"No, I've never heard of him/them/her . . ."

How many times have I heard that since I began listening to music and collecting records and CDs a hundred millions years ago? In the early 70s, when I dove into my English progressive rock phase, I didn't have a lot of friends eager to go with me. In the late 70s, when I started developing an ear for more jazz-influenced music, same deal. While the rest of my friends were listening to Ted Nugent, trying to impress girls by playing Jackson Browne songs on their guitars at parties, I was busy holding forth on the intricacies of "Close to the Edge," or reluctantly conceding points on key arguments over great bass players ("Sure," was a typical response, "Geddy Lee is a great bass player, but you have to admit he is influenced by Chris Squire, who is the greatest") while my friends, much smoother than myself, trotted out their America and James Taylor records to establish their sensitive guy bona fides with their dates. By the early 80s, I was hardly listening to any rock or popular music, so taken was I with my own personal jazz revolution(that would change in the mid-90s, when I saw the Allman Brothers for the first time in twenty years with a friend and was just blown away by what I heard). The great part of that, especially living in Atlanta, was that I could always get great seats to see musicians like Art Blakey, Gary Burton, Steve Reich, Branford and Wynton Marsalis, Michel Petrucianni, Steve Kuhn, Dan Wall, David Murray, Cedar Walton, John Scofield, the George Adams/Don Pullen Quartet, Weather Report, Pat Metheny, John Abercrombie and Keith Jarrett. The hard part was getting people to go with me.

So here is a shout-out to some great comtemporary musicians and their recent recordings.

I first heard guitarist Steve Khan as a session player on Steely Dan's "Aja" and "Gaucho" records, and was immediately taken with his tone, phrasing and note placement. In college, my friend Joey Pierce, who shared my interest in music, played a record featuring Khan, Billy Cobham, Tom Scott and Alfonso Johnson called, "Alivemutherforya." The idea was to take some of the up and coming fusion instrumentalists of the time and create a "supergroup" to showcase their musicianship. Well, I was impressed, and began looking for more records featuring Khan. That led me, in the early 80s, to buy a series of records he made with percussionist Manolo Badrena, drummer Steve Jordan and bassist Anthony Jackson under the name Eyewitness. I've bought everything he's ever played on since, including, in more recent years, more straight-ahead and somewhat Latin influenced jazz dates. His most recent recording, "The Green Field," is just astounding. Link to his website here and explore some of the most underrated great guitarists of the last 25 years. You'll see from poking around his site that this is a man with a big and interesting brain!

I discovered pianist Steve Kuhn when I was browsing through a record bin looking for Steve Khan. A record had been misplaced, and it turned out to be "Life's Magic," a trio recording featuing bassist Ron Carter and drummer Al Foster. Knowing full well who Carter and Foster were by this point, and seeing the name Bill Evans mentioned in the liner notes, I bought the record and listened to it for about a week straight, just utterly transfixed by Kuhn's playing on a composition of his called, "Trance." I had the pleasure of seeing him at the Village Vanguard in New York in 1988 with this trio, and he was absolutely spectacular. I worked up the nerve to talk to him during a set break and he could not have been nicer and more accommodating. He actually thanked me for being so supportive of his music. His most recent release, "Quiereme Mucho," is actually five years old -- such are the market conditions of jazz and the difficulty that many musicians have in getting their material recorded and released. A wonderful recording by a simply marvelous pianist.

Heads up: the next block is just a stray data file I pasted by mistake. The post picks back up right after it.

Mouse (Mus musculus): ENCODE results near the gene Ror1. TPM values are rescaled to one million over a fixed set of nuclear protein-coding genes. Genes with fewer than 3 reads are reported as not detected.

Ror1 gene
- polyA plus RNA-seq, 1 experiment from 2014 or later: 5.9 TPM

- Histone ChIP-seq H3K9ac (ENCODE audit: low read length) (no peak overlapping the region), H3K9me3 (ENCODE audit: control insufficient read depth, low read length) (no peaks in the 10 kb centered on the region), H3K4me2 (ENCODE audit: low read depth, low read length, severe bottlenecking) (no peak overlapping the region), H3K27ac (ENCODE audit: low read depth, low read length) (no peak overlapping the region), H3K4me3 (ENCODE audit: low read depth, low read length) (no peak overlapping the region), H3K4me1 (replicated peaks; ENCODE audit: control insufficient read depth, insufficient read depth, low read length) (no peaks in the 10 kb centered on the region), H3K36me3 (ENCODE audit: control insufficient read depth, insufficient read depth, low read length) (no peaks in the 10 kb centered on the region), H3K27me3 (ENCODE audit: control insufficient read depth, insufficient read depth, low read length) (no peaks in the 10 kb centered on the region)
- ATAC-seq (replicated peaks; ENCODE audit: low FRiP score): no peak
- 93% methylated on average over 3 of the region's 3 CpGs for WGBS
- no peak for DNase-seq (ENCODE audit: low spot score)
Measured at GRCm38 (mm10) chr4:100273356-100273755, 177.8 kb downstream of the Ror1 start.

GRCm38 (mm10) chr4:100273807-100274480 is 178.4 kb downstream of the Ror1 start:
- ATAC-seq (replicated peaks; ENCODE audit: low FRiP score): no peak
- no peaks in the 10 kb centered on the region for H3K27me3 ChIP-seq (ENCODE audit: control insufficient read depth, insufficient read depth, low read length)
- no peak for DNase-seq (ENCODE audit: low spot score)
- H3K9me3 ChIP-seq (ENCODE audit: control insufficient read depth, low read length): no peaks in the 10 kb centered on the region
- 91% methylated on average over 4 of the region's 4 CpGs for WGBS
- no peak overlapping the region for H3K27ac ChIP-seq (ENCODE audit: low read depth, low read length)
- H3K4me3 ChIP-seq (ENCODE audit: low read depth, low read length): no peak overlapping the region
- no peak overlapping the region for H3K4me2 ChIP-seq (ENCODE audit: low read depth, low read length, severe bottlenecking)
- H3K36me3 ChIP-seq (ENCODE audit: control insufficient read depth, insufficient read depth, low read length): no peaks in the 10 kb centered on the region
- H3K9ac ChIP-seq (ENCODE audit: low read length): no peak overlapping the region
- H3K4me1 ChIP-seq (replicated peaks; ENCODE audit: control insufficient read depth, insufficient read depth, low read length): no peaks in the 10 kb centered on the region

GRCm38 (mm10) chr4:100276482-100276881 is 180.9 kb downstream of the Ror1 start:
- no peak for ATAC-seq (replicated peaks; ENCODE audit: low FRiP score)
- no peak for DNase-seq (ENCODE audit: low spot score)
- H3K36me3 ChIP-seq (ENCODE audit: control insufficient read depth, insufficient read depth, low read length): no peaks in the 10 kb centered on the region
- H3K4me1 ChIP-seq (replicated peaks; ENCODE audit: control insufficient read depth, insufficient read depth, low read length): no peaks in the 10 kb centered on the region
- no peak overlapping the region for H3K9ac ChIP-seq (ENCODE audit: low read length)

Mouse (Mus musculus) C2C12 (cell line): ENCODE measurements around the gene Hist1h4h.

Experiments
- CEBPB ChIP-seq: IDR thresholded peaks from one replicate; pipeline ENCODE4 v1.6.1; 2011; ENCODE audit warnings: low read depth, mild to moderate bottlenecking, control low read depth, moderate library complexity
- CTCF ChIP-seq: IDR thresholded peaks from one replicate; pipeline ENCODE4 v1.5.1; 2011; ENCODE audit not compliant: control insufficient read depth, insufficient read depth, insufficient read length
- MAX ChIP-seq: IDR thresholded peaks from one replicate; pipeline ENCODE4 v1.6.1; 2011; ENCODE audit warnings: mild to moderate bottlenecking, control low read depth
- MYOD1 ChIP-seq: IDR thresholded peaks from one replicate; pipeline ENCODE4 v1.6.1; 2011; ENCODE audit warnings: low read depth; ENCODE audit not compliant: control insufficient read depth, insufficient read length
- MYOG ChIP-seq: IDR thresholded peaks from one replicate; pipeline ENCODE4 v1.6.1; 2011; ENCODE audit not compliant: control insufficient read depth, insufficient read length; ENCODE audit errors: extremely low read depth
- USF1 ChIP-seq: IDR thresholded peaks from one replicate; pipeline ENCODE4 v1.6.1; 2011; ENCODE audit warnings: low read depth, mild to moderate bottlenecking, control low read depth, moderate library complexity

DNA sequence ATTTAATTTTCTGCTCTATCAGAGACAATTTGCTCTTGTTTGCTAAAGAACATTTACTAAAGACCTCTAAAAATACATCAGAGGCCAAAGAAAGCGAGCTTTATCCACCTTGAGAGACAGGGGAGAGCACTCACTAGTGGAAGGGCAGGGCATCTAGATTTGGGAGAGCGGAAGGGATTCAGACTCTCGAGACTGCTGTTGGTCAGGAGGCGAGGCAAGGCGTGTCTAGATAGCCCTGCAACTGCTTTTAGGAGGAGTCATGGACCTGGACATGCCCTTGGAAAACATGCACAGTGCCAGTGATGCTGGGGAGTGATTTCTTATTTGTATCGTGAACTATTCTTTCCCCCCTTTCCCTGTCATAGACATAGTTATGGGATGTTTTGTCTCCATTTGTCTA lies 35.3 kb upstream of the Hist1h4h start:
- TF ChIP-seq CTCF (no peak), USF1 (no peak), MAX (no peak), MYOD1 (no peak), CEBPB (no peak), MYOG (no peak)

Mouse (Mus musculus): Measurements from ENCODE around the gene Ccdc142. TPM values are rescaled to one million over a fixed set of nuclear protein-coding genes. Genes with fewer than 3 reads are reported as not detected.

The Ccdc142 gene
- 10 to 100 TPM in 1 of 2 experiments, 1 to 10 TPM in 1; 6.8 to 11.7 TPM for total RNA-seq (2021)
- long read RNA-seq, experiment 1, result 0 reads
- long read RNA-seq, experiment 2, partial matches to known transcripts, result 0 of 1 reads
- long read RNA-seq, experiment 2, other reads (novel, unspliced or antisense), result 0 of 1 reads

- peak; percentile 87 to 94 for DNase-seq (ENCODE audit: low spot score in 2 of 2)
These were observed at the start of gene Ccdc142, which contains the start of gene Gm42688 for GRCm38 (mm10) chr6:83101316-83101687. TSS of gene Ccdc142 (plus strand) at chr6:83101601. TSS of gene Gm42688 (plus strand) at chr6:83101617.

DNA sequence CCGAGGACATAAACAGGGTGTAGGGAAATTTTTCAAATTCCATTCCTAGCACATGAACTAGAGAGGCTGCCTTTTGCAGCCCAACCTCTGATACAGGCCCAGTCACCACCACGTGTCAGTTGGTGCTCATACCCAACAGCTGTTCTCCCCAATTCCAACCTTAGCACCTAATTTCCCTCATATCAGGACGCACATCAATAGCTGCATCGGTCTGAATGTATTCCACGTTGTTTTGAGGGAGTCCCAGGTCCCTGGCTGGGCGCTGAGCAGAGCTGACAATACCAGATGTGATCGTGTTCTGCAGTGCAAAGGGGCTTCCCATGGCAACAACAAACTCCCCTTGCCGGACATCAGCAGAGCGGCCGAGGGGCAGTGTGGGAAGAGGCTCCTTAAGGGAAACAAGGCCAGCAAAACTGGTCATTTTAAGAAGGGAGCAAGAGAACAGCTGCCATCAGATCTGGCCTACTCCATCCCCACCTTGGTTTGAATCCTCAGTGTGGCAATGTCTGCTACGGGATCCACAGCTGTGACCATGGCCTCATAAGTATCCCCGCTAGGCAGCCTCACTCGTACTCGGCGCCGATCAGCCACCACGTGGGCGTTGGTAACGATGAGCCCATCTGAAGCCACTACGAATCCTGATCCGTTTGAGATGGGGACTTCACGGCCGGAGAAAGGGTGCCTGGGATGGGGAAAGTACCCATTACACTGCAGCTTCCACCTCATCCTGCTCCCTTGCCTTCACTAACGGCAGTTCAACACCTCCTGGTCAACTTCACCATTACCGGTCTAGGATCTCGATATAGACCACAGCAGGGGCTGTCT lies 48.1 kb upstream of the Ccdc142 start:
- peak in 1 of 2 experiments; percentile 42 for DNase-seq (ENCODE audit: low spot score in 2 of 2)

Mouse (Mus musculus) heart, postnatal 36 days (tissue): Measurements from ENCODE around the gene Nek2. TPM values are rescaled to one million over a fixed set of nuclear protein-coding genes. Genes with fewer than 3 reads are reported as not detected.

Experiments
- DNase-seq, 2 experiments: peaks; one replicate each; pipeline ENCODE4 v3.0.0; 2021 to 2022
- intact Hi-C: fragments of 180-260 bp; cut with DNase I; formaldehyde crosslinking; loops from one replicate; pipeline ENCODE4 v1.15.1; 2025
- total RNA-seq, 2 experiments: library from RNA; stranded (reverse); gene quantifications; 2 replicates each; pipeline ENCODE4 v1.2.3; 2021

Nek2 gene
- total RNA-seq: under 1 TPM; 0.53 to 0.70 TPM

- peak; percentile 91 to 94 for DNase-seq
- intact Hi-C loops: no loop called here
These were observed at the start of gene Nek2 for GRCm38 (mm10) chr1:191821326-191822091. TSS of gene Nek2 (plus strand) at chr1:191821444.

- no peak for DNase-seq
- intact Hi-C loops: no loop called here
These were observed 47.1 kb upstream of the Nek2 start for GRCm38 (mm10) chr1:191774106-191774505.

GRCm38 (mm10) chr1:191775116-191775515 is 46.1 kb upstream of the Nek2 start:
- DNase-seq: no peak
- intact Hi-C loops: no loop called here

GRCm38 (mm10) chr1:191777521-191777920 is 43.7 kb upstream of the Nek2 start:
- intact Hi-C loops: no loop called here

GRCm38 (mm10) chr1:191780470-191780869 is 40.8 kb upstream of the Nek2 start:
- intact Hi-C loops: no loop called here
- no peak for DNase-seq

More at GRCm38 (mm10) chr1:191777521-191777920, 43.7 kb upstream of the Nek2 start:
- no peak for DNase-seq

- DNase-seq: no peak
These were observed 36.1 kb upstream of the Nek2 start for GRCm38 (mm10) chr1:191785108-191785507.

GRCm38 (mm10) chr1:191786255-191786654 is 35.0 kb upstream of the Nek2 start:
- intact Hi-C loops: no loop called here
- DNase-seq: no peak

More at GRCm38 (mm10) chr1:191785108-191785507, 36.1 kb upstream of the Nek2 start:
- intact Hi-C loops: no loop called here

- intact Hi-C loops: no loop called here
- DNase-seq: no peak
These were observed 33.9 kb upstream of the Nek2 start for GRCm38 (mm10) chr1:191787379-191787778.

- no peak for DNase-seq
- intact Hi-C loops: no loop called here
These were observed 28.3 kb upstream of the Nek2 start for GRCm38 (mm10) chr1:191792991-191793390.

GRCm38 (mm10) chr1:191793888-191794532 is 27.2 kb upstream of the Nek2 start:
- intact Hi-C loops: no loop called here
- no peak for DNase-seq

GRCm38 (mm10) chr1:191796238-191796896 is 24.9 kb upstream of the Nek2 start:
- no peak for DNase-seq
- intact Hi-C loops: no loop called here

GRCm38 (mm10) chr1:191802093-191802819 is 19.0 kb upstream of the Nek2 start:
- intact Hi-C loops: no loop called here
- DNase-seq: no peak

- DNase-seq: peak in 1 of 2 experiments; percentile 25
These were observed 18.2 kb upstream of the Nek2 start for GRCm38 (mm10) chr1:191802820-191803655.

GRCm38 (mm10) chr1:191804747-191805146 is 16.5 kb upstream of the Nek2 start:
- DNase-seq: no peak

For jazz, and now, jam band afficinados, John Scofield is hardly an unrecognizable name. Sco is on quite a roll these days, having recently released recordings with Medeski, Martin and Wood ("Out Louder," which is Outstanding) and a tribute to Ray Charles. But his playing is particularly fierce on a tribute to the late, great drummer, Tony Williams, that he, drummer Jack DeJohnette and organist Larry Goldings recently released entitled, "Saudades." DeJohnette is one our greatest living jazz musicians and, to me, the standard-bearer on his instrument. Here, though, it's Goldings that deserves some support. He takes the material on this record and just tears it up. Listen for him on recordings with Michael Brecker and others under his own name. Figures like Jimmy Smith and Dr. Lonnie Smith have so dominated discussion of jazz organ playing over the last 45 years that anyone coming after them has had a hard time getting recognition on their own. Larry Goldings has it going on. Check him out!